As their paths crossed in the Anfield players' car park, Fernando Torres would have been forgiven if he'd gone a little green in the face. For here was his heir apparent bouncing in the door, brimming with confidence; whilst he was to trundle down the M6, a shadow of his former self.
Luis Suarez had big boots to fill. Torres had built a reputation as one of the finest strikers to have worn the Liverpool red: the complete forward. But in recent years, injuries niggled. El Nino looked sullen and detached and for the first time, his attitude was questioned by the Kop.
Fast forward six months and most of the Liverpool fans agree that Henry, Dalglish et al operated shrewdly. Suarez has delighted Kopites with a series of dazzling performance, a tenacity and commitment their forward line had been sorely lacking and a huge injection of South American flair. Whilst he's got a long way to go before he shakes the Kop, the early signs are good.
Before joining Liverpool in the January transfer window of 2011, Suarez's signature was much sought after across the continent. He made his name in the Eredivise in Holland, first with Groningen and then Ajax.
At the Amsterdam Arena, he blossomed into one of the most prolific strikers in Europe. In his third season with the club, he notched an incredible 45 goals in 44 games. He joined the illustrious company of Bergkamp, Cruyff and Van Basten in being scoring over 100 goals for the club and continued in exhilarating fashion for his national side.
But ironically for someone with such a keen eye for goal, Suarez is not an out an out striker. During the 2010 World Cup, Suarez starred for an impressive Uruguay side that surprised many by making it to the semi final, but he did so as a cog in a triumvirate with Edinson Cavani and Diego Forlan. Cavani led the line, with Suarez and Forlan dropping back to support the midfield, creating as many as they scored.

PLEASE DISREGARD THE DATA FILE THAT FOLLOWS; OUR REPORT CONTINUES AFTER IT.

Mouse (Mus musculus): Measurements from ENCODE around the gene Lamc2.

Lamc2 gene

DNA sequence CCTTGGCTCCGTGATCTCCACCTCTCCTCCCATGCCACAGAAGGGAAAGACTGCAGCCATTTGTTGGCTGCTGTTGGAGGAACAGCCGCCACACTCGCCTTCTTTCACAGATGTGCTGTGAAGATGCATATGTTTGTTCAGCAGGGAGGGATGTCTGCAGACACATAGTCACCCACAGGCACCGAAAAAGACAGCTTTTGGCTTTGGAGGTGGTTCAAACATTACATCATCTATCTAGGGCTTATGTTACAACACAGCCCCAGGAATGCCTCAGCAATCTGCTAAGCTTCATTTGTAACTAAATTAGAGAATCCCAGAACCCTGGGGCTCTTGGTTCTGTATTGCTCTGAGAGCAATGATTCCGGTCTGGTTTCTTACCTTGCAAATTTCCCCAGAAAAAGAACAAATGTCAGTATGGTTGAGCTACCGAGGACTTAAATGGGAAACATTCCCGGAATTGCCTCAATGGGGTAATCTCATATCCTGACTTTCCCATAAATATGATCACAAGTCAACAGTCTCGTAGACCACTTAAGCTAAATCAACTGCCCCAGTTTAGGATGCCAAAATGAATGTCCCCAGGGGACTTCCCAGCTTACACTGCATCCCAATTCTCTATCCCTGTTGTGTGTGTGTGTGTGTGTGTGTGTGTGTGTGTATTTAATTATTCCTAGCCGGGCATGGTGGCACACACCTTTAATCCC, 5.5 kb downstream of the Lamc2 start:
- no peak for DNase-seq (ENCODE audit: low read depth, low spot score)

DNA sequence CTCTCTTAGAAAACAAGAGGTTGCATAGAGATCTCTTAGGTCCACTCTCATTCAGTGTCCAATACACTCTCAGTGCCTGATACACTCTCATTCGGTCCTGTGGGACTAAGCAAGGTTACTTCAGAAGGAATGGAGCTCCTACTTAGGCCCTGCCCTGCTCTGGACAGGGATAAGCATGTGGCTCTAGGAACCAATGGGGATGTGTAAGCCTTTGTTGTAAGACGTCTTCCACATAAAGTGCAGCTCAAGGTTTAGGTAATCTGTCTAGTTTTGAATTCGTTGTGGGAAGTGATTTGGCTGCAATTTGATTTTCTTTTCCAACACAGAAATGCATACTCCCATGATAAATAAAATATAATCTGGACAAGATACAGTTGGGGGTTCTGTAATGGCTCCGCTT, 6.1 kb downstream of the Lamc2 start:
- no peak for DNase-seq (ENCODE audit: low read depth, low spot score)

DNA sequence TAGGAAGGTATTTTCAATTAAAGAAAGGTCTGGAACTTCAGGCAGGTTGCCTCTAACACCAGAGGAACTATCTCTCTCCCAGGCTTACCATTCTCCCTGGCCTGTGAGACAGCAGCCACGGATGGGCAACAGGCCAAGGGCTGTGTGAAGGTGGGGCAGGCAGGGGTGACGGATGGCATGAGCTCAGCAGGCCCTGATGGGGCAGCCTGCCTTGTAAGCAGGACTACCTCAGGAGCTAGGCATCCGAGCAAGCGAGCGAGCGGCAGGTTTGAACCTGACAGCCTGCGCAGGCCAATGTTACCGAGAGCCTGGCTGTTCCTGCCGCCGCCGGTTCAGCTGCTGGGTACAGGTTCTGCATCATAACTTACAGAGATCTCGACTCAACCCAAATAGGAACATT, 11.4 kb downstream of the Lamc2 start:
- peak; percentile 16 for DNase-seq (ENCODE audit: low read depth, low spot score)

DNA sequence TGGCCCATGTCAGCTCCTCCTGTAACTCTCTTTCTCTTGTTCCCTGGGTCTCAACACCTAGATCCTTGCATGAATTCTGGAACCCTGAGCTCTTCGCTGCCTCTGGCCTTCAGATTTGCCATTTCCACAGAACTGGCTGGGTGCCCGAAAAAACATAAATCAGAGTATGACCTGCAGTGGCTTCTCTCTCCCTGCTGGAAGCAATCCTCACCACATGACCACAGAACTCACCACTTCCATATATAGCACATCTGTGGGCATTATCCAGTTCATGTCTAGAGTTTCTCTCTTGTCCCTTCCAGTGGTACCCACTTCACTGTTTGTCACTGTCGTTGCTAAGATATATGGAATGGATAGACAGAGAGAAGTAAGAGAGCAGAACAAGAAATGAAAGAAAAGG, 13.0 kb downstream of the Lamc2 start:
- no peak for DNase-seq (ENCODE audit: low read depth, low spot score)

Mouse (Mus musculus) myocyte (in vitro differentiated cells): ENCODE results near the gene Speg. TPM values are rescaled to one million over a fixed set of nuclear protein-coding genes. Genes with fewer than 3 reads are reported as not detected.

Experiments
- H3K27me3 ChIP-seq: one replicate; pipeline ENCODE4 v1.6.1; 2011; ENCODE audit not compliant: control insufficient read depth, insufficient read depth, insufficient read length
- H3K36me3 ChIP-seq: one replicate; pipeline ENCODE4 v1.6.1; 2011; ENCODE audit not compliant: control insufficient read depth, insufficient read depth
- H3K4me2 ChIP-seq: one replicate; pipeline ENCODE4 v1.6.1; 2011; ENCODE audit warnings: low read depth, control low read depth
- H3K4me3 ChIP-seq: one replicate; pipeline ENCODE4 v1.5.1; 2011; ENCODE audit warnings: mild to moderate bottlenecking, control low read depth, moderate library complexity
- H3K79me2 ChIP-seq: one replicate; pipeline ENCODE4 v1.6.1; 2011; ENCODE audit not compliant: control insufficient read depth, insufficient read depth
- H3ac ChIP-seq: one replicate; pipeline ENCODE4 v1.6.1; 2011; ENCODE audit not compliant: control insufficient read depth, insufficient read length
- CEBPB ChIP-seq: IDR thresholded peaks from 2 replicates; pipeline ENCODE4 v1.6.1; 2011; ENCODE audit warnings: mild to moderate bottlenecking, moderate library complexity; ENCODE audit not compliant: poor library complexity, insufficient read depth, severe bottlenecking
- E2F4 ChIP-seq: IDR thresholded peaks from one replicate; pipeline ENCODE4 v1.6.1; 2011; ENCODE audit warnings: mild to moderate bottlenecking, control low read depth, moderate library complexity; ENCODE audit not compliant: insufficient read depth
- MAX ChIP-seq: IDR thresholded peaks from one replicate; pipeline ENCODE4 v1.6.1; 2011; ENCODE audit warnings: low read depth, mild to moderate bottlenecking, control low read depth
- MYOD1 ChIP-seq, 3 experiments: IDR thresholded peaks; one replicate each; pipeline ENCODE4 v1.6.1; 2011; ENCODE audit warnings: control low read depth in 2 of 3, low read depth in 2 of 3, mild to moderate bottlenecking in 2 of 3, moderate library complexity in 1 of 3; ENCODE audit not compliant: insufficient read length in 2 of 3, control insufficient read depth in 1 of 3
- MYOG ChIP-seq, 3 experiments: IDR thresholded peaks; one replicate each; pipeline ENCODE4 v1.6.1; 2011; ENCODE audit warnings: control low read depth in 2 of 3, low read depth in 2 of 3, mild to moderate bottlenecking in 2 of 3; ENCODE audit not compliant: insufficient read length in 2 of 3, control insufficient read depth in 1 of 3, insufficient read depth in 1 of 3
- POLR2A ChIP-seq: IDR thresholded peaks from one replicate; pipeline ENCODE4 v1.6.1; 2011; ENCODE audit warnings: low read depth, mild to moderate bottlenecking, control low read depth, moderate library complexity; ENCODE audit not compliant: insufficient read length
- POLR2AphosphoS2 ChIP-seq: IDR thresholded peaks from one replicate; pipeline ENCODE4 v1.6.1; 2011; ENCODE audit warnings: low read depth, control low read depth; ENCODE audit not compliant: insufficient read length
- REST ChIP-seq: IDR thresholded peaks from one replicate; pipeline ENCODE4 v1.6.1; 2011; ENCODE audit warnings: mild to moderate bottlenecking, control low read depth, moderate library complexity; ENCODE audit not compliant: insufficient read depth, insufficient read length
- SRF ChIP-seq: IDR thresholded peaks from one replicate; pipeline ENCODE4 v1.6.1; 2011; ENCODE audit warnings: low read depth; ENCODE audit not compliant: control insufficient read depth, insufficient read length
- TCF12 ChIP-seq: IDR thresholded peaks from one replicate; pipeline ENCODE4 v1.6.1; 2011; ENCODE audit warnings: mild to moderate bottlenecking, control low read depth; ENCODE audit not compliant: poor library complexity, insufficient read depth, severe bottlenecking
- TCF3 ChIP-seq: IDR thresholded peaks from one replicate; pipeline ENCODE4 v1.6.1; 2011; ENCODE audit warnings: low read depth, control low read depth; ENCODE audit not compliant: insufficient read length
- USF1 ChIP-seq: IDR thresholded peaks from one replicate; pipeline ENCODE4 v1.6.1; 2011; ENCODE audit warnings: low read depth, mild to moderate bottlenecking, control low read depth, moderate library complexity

Indeed, Suarez embodied the combination of hard work, quick thinking and élan that Oscar Tabarez instilled in the side. With Uruguay stuttering in this year's Copa America, it was Suarez who stepped up to the plate, firing them through first the Group Stage and then the semi final. Having been cast as the pantomime villian following his goal-line handball in last year's World Cup Semi Final, Suarez is now being heralded for the guts and winning attitude that drove him to bend the rules.
Liverpool fans will have been watching his performances at the Copa America with great interest. In his short spell with the club, Luis Suarez has been hugely impressive, but his partnership with Andy Carroll has yet to ignite.
Carroll has spent the majority of his Liverpool career on the sidelines, injured. The pair are seen as the figureheads of the Dalglish revolution: young, dynamic, exciting. With the squad undergoing a substantial makeover in the summer, fans will be looking to the pair to quickly repay their large transfer fees.
It's an exciting time to be a Liverpool fan and nobody personifies the buzz about Anfield better than Luis Suarez.